Burke handed out more assists during the Maui Invitational than any player from any of the eight participating schools. He averaged 35 minutes per game in Maui, tied for the U-M lead, which serves as a ringing endorsement of John Beilein’s trust. The turnovers will decrease and he will find his three point shooting stroke (1-8 3pt in Maui) because he’s just too talented of a shooter not to. Burke is also the sort of player that can get a basket out of nothing – give him the ball in an isolation when the offense is struggling and he’ll make something happen.
He will continue to grow. He’s already improved significantly in the pick and roll game, displaying solid chemistry with Michigan’s bigs, and that will continue. He’s not Darius Morris, and not a similar player in any regard, but he’s the Michigan point guard of the present and future.
Questions on the Bench
Michigan went to its bench more often in Maui than we saw in early season play but there still appear to be some significant question marks. Michigan’s bench scored 55 points in three games in Hawaii and 78 percent of that production came from Stu Douglass and Jon Horford. Douglass and Horford have clear roles established and seem capable to serve as the No. 6 and No. 7 players in Michigan’s rotation.
Beyond that, there are concerns. Matt Vogrich had four points, four rebounds, three fouls and a turnover in 29 tournament minutes. His three point stroke has been absent – he didn’t make one in Maui – and he needs to find it to produce. Freshman Carlton Brundidge (2 points, 2 turnovers, 5 minutes) appears to have been passed by Eso Akunne on the depth chart. Akunne hit a pair of big shots (5 pts, 2-2 fg, 7 minutes) and it will be interesting to see if he earns more minutes in upcoming contests. Colton Christian and Blake McLimans have been relatively quiet while freshman Max Bielfeldt appears destined for a redshirt after sitting out Michigan’s first six games. (Photo: MGoBlue)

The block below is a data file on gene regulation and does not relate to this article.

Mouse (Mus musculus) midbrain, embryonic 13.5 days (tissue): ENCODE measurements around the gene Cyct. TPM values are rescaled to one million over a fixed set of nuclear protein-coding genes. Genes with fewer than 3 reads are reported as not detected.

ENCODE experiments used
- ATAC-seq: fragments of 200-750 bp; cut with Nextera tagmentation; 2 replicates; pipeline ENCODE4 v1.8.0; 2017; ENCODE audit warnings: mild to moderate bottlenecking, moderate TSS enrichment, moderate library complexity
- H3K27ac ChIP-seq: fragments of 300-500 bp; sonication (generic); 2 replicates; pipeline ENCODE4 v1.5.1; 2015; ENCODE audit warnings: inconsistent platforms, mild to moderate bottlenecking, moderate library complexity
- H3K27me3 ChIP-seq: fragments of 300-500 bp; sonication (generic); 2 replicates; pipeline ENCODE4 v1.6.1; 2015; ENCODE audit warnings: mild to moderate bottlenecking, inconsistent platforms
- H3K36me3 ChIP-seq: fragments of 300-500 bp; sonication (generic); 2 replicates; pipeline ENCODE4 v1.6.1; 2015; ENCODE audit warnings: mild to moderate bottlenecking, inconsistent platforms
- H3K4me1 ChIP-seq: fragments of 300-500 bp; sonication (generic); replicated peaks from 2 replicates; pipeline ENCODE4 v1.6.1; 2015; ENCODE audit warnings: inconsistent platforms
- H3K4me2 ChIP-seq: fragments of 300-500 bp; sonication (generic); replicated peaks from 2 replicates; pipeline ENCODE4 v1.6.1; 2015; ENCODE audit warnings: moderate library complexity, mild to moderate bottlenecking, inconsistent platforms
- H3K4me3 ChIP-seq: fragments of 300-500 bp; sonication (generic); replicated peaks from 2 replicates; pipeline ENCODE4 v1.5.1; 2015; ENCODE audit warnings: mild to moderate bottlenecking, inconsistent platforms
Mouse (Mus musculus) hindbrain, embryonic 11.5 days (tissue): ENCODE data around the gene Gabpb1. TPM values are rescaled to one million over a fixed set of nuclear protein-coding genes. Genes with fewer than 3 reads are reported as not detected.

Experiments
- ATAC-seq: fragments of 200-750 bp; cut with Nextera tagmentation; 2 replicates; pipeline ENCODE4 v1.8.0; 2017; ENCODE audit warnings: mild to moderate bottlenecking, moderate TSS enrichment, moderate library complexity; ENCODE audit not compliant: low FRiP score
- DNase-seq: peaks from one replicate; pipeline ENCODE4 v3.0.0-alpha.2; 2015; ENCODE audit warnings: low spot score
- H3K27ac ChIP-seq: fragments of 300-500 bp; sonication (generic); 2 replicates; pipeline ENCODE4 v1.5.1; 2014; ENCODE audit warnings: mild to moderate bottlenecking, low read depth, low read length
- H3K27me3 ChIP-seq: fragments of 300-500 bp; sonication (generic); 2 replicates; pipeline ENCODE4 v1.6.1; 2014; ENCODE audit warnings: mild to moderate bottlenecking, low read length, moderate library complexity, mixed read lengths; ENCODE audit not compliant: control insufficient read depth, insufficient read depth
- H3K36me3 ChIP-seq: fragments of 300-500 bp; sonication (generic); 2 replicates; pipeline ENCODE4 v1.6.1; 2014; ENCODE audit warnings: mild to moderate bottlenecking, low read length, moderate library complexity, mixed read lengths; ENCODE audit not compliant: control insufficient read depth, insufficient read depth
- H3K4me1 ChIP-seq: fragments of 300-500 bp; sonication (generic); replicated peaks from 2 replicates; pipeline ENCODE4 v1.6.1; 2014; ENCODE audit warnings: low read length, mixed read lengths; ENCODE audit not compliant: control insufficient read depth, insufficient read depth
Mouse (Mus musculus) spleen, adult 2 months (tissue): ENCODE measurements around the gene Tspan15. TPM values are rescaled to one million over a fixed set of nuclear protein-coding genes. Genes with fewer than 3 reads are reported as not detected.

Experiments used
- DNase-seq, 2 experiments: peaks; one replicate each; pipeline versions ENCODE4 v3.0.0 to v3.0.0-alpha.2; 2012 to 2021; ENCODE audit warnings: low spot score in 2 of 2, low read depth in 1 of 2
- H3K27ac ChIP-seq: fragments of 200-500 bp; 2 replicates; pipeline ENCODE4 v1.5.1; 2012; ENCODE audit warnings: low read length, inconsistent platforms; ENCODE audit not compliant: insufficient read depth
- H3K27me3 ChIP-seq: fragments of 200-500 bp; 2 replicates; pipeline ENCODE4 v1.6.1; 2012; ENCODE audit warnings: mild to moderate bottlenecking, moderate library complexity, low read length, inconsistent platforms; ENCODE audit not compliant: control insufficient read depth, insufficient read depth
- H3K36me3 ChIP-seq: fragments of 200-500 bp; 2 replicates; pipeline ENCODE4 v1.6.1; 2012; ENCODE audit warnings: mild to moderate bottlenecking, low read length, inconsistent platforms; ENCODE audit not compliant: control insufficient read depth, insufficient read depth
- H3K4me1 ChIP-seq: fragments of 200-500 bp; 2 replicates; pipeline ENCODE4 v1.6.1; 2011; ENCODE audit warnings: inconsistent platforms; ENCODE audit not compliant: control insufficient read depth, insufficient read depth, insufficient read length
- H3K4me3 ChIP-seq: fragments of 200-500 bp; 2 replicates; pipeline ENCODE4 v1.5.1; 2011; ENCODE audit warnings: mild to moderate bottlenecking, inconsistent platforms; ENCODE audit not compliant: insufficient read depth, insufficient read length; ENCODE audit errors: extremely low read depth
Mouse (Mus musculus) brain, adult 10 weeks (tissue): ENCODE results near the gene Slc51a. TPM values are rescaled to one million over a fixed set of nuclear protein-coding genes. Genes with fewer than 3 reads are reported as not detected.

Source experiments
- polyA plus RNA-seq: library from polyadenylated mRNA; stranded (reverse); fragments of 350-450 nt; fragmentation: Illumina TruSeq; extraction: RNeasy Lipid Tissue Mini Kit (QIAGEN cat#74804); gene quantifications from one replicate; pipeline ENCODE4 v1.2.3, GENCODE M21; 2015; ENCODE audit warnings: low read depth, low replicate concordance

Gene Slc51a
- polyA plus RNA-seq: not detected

The most likely scenario is that Vogrich regains some confidence from three point range and slots into that No. 8 spot in the Michigan rotation. He can play the two or the three and Beilein likes to try to really spread the floor with him on the court. If he continues to struggle, you begin to wonder if someone else gets a chance. Akunne has looked the best but his potential might be limited. Brundidge appears to be facing a steeper learning curve but he could get a chance. Regardless of who earns more opportunities going forward, this appears to be a team that will rarely go deeper than an eight man rotation, especially in Big Ten play.
Next Up: Road Challenge
Michigan has passed its first test with a 2-1 finish in the Maui Invitational but more challenges lie ahead. The first is Michigan’s first true road game of the season, a trip to Charlottesville, VA to face Virginia in the Big Ten-ACC Challenge. It’s not Duke or North Carolina but this is a road game against an ACC team that will likely find itself on or around the bubble in March. Only one high-major team (Wisconsin) has played slower than the Cavaliers this season and they have been one of the best defensive teams in the country thus far. If the Big Ten wants to win its third consecutive Challenge, Michigan will likely have to take care of business on the road. (Click here for a listing of 2011 Big Ten-ACC Challenge match-ups.)